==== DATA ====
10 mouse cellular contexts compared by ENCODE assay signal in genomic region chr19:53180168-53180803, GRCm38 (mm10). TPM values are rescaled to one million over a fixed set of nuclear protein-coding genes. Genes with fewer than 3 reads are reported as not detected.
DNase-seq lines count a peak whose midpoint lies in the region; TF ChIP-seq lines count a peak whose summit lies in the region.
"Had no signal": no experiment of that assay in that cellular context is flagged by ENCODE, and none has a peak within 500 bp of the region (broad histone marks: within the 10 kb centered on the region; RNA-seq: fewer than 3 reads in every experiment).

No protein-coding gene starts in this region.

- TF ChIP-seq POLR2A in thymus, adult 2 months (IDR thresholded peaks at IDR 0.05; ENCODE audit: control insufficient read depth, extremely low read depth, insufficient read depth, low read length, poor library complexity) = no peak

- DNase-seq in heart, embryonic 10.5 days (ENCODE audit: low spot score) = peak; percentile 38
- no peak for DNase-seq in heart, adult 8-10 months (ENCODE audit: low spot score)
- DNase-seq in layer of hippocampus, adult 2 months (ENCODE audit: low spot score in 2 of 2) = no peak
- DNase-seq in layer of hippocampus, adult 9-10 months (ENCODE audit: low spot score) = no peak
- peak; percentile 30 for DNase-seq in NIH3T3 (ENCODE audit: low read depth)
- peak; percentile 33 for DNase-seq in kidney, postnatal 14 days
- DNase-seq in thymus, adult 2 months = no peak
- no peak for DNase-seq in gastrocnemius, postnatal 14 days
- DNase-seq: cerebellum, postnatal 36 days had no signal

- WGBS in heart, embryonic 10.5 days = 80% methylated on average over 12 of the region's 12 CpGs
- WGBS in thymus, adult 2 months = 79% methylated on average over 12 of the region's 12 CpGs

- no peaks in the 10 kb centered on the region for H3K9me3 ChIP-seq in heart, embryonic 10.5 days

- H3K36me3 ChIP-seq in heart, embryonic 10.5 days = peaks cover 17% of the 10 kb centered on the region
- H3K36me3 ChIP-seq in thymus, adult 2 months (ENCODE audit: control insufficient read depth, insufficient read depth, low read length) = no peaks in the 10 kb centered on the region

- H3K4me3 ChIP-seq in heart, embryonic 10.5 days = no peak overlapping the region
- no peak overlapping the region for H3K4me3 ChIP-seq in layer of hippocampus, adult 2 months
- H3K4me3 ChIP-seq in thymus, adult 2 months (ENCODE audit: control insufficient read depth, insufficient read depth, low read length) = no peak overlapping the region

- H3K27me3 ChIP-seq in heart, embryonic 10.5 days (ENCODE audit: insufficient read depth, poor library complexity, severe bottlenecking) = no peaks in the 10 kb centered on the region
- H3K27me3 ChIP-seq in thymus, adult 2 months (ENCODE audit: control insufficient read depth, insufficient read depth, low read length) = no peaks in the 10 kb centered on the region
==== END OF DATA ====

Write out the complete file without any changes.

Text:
10 mouse cellular contexts compared by ENCODE assay signal in genomic region chr19:53180168-53180803, GRCm38 (mm10). TPM values are rescaled to one million over a fixed set of nuclear protein-coding genes. Genes with fewer than 3 reads are reported as not detected.
DNase-seq lines count a peak whose midpoint lies in the region; TF ChIP-seq lines count a peak whose summit lies in the region.
"Had no signal": no experiment of that assay in that cellular context is flagged by ENCODE, and none has a peak within 500 bp of the region (broad histone marks: within the 10 kb centered on the region; RNA-seq: fewer than 3 reads in every experiment).

No protein-coding gene starts in this region.

- TF ChIP-seq POLR2A in thymus, adult 2 months (IDR thresholded peaks at IDR 0.05; ENCODE audit: control insufficient read depth, extremely low read depth, insufficient read depth, low read length, poor library complexity) = no peak

- DNase-seq in heart, embryonic 10.5 days (ENCODE audit: low spot score) = peak; percentile 38
- no peak for DNase-seq in heart, adult 8-10 months (ENCODE audit: low spot score)
- DNase-seq in layer of hippocampus, adult 2 months (ENCODE audit: low spot score in 2 of 2) = no peak
- DNase-seq in layer of hippocampus, adult 9-10 months (ENCODE audit: low spot score) = no peak
- peak; percentile 30 for DNase-seq in NIH3T3 (ENCODE audit: low read depth)
- peak; percentile 33 for DNase-seq in kidney, postnatal 14 days
- DNase-seq in thymus, adult 2 months = no peak
- no peak for DNase-seq in gastrocnemius, postnatal 14 days
- DNase-seq: cerebellum, postnatal 36 days had no signal

- WGBS in heart, embryonic 10.5 days = 80% methylated on average over 12 of the region's 12 CpGs
- WGBS in thymus, adult 2 months = 79% methylated on average over 12 of the region's 12 CpGs

- no peaks in the 10 kb centered on the region for H3K9me3 ChIP-seq in heart, embryonic 10.5 days

- H3K36me3 ChIP-seq in heart, embryonic 10.5 days = peaks cover 17% of the 10 kb centered on the region
- H3K36me3 ChIP-seq in thymus, adult 2 months (ENCODE audit: control insufficient read depth, insufficient read depth, low read length) = no peaks in the 10 kb centered on the region

- H3K4me3 ChIP-seq in heart, embryonic 10.5 days = no peak overlapping the region
- no peak overlapping the region for H3K4me3 ChIP-seq in layer of hippocampus, adult 2 months
- H3K4me3 ChIP-seq in thymus, adult 2 months (ENCODE audit: control insufficient read depth, insufficient read depth, low read length) = no peak overlapping the region

- H3K27me3 ChIP-seq in heart, embryonic 10.5 days (ENCODE audit: insufficient read depth, poor library complexity, severe bottlenecking) = no peaks in the 10 kb centered on the region
- H3K27me3 ChIP-seq in thymus, adult 2 months (ENCODE audit: control insufficient read depth, insufficient read depth, low read length) = no peaks in the 10 kb centered on the region